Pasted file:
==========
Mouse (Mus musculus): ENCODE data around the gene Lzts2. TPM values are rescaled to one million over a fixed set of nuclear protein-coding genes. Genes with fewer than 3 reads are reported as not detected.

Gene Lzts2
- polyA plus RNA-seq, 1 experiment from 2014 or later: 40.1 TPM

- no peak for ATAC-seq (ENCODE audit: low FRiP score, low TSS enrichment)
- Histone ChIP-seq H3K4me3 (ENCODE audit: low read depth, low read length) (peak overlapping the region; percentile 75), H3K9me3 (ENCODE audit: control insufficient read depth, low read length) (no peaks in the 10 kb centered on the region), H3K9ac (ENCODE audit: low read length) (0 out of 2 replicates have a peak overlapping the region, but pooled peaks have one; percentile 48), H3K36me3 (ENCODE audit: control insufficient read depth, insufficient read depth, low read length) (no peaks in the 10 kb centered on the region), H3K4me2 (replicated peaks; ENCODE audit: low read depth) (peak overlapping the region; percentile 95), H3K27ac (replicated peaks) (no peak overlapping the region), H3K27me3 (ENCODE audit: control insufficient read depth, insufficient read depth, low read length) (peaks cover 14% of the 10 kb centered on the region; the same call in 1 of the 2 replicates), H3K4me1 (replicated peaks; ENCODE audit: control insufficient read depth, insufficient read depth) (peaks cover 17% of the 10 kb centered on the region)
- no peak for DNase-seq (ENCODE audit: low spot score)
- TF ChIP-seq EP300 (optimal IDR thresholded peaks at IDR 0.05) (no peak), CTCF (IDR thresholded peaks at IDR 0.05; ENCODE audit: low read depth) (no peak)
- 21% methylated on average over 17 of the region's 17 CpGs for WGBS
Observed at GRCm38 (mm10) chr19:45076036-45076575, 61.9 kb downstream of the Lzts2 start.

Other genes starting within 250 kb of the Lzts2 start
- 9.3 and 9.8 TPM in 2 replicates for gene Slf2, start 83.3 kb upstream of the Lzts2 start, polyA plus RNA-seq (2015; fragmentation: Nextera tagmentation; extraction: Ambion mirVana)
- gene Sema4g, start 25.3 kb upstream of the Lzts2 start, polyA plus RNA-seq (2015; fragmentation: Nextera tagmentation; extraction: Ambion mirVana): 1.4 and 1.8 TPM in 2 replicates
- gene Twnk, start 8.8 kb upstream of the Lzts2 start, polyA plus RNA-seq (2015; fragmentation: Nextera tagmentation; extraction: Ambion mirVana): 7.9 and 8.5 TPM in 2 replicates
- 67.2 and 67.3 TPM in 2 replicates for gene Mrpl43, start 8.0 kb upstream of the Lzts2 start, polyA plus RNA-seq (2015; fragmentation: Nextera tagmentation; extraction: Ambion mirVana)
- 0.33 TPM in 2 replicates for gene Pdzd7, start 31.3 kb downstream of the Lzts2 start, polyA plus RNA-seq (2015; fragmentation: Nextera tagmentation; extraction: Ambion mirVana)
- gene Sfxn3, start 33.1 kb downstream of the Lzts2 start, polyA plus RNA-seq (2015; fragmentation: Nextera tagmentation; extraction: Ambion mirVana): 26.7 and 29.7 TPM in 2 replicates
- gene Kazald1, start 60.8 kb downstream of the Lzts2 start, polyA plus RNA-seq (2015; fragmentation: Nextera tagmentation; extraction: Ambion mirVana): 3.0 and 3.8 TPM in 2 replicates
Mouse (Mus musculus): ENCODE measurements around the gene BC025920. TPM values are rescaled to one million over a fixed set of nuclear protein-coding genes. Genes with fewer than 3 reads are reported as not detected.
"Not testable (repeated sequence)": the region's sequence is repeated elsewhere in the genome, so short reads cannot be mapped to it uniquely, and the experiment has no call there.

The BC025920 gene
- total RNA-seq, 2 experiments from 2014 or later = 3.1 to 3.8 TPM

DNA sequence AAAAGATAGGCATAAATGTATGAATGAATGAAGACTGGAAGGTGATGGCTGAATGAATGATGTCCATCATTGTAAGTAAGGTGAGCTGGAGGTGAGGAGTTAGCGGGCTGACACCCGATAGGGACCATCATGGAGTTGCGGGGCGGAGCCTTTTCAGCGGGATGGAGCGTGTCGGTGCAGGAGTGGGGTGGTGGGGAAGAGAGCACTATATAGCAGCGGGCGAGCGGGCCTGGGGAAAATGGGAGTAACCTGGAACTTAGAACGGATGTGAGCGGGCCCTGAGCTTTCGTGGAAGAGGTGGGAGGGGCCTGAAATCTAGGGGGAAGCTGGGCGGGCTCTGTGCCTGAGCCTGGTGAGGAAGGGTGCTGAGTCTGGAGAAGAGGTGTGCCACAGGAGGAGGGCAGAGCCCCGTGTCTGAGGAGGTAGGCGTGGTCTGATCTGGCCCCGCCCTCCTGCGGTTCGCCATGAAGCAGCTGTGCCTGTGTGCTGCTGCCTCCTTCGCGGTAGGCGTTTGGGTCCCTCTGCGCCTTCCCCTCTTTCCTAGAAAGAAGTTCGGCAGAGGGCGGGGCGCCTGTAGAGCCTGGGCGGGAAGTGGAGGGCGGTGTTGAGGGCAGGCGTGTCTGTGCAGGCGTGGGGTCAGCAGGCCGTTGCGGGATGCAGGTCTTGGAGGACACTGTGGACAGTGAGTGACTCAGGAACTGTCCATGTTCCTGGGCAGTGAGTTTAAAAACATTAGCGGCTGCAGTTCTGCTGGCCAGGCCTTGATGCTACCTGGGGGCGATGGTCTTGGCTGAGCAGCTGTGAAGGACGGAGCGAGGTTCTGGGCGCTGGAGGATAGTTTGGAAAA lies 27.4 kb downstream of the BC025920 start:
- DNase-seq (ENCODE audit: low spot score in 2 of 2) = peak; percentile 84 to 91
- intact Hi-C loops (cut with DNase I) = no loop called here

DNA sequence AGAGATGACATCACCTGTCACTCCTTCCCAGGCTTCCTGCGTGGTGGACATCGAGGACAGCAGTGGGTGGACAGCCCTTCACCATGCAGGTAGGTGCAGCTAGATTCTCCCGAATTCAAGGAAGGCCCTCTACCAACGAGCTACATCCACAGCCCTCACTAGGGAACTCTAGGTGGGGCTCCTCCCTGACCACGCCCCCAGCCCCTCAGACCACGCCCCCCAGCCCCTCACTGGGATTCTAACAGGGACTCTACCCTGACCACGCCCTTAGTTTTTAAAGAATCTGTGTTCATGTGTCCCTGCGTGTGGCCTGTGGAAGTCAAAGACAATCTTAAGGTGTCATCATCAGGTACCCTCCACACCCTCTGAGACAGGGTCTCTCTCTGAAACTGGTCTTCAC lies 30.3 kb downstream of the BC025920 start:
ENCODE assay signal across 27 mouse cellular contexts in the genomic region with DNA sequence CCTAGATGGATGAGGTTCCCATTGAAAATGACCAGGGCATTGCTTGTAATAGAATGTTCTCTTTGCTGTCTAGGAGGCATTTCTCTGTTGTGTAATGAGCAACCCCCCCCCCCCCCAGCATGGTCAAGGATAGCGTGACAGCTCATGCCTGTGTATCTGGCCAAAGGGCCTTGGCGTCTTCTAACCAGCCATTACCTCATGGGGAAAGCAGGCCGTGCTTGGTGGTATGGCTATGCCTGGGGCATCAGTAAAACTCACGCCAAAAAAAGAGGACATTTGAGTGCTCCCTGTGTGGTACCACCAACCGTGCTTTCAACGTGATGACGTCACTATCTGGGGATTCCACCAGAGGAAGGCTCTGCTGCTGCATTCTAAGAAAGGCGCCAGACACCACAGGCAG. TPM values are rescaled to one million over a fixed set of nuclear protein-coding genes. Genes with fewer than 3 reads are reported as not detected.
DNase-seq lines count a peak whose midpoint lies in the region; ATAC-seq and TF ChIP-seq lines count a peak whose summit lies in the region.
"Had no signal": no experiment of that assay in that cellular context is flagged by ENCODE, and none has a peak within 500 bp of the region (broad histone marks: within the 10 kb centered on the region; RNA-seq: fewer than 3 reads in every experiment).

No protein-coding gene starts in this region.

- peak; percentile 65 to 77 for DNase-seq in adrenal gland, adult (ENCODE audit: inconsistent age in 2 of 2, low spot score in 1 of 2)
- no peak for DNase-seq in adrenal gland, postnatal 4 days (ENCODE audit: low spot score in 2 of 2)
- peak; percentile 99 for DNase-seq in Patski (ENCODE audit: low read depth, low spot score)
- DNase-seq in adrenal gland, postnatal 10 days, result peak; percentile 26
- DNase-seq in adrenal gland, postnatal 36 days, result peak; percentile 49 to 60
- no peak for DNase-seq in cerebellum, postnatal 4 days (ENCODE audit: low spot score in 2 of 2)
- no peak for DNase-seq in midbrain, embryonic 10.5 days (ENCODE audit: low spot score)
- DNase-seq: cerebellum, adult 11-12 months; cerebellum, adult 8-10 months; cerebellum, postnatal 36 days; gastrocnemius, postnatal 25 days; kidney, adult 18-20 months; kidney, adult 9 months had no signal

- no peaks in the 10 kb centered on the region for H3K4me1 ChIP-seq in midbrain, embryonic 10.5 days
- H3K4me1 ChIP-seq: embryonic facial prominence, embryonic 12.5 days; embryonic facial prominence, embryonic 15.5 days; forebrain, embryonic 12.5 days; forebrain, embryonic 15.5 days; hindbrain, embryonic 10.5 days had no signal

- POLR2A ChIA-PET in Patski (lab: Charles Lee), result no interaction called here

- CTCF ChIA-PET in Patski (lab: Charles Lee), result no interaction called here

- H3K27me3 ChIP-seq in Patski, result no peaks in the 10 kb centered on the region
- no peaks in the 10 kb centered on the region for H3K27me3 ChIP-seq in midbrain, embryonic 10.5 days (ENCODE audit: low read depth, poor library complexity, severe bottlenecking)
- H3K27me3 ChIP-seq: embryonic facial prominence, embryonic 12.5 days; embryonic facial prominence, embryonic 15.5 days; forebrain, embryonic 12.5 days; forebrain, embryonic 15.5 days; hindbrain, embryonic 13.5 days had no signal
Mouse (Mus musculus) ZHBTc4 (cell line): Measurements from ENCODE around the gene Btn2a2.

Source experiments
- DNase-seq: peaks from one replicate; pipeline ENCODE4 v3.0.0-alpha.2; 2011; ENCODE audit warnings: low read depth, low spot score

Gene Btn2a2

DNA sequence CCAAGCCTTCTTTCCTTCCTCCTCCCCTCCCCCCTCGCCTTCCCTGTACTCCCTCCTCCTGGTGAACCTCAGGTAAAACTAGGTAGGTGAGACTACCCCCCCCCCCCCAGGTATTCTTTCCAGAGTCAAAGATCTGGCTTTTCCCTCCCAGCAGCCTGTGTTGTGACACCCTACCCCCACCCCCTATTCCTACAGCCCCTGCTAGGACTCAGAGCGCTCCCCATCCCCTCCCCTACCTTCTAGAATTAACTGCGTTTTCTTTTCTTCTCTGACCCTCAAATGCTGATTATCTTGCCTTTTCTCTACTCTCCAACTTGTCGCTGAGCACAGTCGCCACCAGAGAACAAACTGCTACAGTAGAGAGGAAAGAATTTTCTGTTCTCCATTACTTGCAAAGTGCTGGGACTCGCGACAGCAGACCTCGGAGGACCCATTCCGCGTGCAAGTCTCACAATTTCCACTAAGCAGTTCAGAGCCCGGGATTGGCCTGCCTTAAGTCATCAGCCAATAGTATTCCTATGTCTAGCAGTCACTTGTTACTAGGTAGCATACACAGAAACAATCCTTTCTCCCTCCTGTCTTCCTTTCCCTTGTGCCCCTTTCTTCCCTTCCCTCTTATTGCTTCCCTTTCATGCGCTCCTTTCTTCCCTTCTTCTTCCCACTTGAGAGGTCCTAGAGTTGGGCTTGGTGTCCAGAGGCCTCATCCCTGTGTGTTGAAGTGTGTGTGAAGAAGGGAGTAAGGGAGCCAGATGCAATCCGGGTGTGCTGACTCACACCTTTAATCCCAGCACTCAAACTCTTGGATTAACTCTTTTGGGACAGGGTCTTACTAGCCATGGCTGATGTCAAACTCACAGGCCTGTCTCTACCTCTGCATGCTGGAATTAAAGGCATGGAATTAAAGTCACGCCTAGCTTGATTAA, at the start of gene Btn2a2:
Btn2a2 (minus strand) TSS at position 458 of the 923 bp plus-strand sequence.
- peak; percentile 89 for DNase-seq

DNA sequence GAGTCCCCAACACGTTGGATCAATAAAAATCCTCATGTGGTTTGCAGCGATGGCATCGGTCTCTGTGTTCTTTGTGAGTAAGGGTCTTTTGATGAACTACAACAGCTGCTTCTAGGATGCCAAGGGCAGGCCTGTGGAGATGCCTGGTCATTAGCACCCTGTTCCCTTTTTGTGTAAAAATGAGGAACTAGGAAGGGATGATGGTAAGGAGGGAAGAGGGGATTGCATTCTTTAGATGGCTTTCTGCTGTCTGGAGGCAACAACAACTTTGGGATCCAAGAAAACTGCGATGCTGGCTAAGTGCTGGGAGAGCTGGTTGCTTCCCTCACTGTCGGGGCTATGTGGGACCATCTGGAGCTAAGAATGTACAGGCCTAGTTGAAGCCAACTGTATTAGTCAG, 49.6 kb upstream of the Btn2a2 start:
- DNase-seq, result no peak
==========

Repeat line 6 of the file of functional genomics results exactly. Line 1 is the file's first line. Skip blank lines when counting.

- no peak for DNase-seq (ENCODE audit: low spot score)